At first, one may say that this is putting people and the culture way out of balance. Well, one would be wrong. Balance has a way of maintaining an equilibrium. That is, balance will always be balance. Confused? Think about it like this: stand up from your chair. Are you standing? Good. Right now, you’re balanced. You have some of your weight on your left foot and some of your weight on your right foot. Balanced. Now, shift your weight to right. You’ll notice that you didn’t fall over, right? You simply have more weight on your right side than on your left side. Balanced. Now, lift your left foot off the ground. All of your weight is currently on your right foot. You’re still balanced, right? Now, begin to bend at the waist to outstretch your right arm forwards… while stretching your left leg backwards. At some point, you may fall over in attempting to do this. That’s okay because I’m sure you get the picture by now.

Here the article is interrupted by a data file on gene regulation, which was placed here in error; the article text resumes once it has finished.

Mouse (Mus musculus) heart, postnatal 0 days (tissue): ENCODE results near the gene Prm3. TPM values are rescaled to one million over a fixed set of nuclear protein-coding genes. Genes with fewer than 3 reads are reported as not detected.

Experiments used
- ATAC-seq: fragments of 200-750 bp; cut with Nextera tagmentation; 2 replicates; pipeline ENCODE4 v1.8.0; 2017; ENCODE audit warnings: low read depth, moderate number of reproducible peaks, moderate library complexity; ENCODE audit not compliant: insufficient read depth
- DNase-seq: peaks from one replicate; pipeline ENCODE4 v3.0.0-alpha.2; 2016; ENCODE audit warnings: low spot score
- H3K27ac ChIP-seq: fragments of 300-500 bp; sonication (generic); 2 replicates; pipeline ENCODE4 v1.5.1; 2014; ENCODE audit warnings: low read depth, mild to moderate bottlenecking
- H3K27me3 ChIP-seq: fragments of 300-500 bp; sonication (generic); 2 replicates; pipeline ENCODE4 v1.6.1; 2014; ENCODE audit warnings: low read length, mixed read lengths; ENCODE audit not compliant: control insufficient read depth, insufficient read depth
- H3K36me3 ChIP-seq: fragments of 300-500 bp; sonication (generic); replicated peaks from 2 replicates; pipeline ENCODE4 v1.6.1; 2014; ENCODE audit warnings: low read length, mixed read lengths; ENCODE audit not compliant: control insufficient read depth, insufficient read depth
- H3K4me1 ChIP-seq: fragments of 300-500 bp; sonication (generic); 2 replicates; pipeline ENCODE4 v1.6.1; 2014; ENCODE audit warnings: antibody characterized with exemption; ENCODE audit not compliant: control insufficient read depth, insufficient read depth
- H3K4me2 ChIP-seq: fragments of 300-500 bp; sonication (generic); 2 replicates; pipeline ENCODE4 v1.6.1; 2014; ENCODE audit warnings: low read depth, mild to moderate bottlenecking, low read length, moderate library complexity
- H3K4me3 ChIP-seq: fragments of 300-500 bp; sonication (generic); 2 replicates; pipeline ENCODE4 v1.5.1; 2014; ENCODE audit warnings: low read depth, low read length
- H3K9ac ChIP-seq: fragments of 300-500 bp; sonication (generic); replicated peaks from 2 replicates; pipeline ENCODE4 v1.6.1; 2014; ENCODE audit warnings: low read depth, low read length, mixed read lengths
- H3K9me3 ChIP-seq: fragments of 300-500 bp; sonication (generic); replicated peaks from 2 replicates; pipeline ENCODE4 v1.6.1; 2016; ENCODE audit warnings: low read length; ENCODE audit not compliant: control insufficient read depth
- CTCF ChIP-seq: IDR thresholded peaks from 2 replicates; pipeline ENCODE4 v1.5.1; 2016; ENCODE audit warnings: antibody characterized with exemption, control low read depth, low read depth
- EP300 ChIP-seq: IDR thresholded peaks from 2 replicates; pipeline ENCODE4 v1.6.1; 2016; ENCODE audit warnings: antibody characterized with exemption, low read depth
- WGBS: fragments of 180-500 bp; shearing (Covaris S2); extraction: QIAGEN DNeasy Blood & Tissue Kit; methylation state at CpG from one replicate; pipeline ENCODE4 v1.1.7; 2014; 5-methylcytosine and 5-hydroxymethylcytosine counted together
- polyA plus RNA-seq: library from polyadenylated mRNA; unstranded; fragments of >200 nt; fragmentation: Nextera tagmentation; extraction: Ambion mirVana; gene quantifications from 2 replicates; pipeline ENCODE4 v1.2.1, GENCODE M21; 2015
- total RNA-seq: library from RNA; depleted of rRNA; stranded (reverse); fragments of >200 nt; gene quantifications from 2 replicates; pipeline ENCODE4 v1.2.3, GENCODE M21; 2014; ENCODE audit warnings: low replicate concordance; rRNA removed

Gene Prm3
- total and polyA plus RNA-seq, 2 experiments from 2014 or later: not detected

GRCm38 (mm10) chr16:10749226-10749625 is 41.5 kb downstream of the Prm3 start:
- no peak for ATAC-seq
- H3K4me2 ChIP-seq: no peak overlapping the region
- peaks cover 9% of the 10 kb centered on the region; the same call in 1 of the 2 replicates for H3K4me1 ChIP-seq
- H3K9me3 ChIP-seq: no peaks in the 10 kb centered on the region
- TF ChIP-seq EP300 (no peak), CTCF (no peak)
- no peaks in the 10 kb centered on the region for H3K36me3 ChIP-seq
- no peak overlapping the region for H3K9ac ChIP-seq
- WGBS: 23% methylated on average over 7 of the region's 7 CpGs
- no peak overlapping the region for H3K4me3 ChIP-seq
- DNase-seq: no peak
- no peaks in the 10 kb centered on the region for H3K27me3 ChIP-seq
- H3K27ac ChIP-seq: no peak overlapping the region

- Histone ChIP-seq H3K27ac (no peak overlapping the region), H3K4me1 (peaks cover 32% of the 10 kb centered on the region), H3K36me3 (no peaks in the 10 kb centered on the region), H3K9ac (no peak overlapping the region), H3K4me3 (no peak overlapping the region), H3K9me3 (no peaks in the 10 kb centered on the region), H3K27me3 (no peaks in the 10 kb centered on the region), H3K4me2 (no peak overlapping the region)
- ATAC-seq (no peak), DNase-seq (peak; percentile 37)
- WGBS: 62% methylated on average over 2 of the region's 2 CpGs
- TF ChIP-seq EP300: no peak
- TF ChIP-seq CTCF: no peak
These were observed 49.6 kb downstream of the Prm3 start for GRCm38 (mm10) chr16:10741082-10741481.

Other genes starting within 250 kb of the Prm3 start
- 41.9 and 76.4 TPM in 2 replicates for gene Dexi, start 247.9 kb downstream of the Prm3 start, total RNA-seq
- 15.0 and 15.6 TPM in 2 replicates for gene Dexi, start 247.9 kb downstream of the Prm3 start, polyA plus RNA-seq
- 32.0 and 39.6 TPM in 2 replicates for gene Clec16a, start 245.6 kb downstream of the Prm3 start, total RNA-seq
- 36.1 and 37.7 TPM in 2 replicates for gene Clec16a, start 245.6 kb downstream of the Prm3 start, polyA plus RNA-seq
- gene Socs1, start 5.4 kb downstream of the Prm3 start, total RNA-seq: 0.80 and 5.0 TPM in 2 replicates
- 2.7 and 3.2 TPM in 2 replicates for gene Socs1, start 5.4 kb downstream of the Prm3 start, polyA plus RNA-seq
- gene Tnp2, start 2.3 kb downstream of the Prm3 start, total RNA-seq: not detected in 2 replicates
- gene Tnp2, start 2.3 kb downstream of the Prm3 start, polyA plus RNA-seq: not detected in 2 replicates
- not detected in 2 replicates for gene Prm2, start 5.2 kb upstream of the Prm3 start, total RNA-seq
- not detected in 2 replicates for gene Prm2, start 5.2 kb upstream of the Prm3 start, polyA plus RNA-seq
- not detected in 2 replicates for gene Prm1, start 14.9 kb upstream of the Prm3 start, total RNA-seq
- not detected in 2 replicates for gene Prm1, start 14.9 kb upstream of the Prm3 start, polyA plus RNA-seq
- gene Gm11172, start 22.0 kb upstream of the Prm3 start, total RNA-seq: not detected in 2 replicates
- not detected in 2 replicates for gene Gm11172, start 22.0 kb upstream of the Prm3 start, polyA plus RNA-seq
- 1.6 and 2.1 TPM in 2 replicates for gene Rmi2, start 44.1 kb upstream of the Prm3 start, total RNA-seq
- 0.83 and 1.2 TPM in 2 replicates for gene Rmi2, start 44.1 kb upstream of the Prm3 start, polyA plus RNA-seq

At each stage of this exercise, you’re body was balanced. You were balanced when you were standing straight, you were balanced when your weight was on your right foot, you were balanced when you lifted your left foot, and you would have been balanced had you been able to outstretch your right arm and left foot. It’s simply a question of what kind of balance do you want. Do you prefer the balance where you’re standing comfortable with both feet on the ground? How about the balance where you’re lifting one foot off of the ground?

While the lack of mandated vacation in the US may seem like there’s no balance, there has to be. It just might be manifesting itself in different ways. You have a choice — what kind of balance do you want?


Note: if you’re looking for a creative way to add more vacation days to the US, how about making every religious holiday a national holiday?

The Never-Ending Quest for Balance

As part of the for the PhD program I was in a few years back, I had the pleasure of learning a martial art – . I’d already done quite a bit of training in martial arts when I was younger, but Aikido is quite different from . Not to descend too far down a tangent, but, in my understanding, Aikido is much more about blending whereas karate’s primary focus, again, in my understanding, is not blending.